An employee is leaving his office for the final time, while holding a box of all of his stuff.

Young people are the biggest share of those quitting

Given their age and short work history, Gen Z and millennial workers (who collectively cover the ages 18–40) are less likely to be wedded to a company or industry, and as such, they are the largest age demographic quitting their jobs. These groups often possess more technical know-how, which not only makes them more amenable to remote work opportunities but also more likely to seek them out due to their flexibility.

Several coworkers are covering a new project in their office.

A sense of purpose can help employers with retention

One of the most significant impacts to the U.S. economy and Americans’ mindsets overall in the post-lockdown era of the pandemic is a renewed sense of purpose. People want their lives, including their careers, to be meaningful. A connection to one’s work has significant impacts on both employee and employer. According to a 2019 study conducted by BetterUp, a high sense of belonging led to a 56% increase in job performances and a 50% decrease in turnover risks, both of which have measurable financial impacts on a company overall.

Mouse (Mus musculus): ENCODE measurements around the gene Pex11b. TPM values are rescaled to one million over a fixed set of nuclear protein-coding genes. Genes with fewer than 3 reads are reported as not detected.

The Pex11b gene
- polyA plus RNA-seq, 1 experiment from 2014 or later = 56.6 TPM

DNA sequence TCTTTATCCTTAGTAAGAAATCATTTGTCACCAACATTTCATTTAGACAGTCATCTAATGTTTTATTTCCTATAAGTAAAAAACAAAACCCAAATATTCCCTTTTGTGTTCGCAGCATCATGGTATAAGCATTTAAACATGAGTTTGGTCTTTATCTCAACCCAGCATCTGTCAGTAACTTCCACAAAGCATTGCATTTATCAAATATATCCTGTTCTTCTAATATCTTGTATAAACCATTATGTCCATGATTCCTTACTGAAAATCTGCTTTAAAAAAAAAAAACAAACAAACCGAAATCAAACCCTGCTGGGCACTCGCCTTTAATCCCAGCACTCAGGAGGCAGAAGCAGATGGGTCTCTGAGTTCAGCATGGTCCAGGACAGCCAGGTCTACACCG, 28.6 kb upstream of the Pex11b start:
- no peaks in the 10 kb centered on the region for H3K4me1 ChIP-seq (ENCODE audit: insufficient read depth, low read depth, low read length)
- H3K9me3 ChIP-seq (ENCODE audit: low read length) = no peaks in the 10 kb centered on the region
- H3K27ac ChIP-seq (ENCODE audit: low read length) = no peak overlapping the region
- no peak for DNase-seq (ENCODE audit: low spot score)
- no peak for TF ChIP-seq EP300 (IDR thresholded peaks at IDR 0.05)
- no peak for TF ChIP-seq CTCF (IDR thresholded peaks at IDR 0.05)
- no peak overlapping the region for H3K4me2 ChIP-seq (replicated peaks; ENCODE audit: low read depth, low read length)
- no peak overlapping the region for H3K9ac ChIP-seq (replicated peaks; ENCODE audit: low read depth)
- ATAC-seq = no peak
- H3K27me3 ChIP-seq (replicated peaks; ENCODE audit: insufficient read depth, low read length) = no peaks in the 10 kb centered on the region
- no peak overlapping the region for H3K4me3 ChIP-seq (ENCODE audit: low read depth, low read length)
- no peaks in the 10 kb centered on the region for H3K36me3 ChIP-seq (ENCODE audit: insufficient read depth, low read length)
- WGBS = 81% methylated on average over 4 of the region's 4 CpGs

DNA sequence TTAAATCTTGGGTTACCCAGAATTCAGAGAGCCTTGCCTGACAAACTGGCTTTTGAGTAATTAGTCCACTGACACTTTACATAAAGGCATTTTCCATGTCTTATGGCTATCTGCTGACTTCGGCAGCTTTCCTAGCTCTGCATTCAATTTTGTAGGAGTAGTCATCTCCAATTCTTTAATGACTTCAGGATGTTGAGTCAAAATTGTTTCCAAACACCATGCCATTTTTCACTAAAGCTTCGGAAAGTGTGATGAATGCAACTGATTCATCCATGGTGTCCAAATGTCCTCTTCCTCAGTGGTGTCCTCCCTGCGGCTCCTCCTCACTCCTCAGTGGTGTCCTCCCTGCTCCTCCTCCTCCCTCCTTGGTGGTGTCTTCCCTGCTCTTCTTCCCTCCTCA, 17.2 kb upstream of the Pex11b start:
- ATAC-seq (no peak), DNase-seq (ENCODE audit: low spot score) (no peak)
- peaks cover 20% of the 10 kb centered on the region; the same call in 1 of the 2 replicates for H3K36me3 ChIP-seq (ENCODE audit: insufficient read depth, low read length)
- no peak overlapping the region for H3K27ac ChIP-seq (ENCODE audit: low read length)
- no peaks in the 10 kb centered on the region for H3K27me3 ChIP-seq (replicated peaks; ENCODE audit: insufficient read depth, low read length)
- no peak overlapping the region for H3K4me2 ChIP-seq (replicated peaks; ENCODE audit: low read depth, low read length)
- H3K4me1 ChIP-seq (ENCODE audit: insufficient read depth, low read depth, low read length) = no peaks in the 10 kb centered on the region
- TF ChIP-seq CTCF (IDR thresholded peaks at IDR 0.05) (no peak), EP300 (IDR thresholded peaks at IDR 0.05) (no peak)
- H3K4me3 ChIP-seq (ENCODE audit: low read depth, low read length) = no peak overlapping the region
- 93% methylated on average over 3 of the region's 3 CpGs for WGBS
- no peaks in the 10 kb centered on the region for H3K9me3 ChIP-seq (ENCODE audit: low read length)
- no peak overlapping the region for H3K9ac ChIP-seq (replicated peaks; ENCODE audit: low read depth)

Two construction workers working.

According to one study, pay is not the primary driver of quits

An MIT review of 34 million profiles of employees who left a job for any reason has revealed, overwhelmingly, that toxic culture, not pay, is the driving force behind the most recent wave of quits. Their analysis revealed that culture was 10 times more important than pay, and toxic culture included disrespect, unethical practices, and a lack of diversity and inclusion efforts.

Health Insurance paperwork

Better benefits are central to employee retention

As job seekers change their criteria of what is an acceptable and desirable workplace, employers must work hard to catch up. According to a 2021 Workhuman survey, 66% of workers said their decision to remain with their current employer was contingent upon review of their benefits package. In addition to providing the space to find purpose and fulfillment at work, employers must also think about mental and financial health resources, scheduling flexibility including leave policies, career development, and educational opportunities, among others.

A man is leaving his job with a box holding all of the stuff from his desk.

The Great Resignation is historic—kind of

In 2019, without the push of a pandemic, 28% of the workforce quit their jobs. In 2021, the total quit rate jumped just 5 percentage points. While that’s still significant, it’s not so far out of our comprehension when taking into account years of stagnant wages across service industries and employers’ slow adoption of holistic benefits.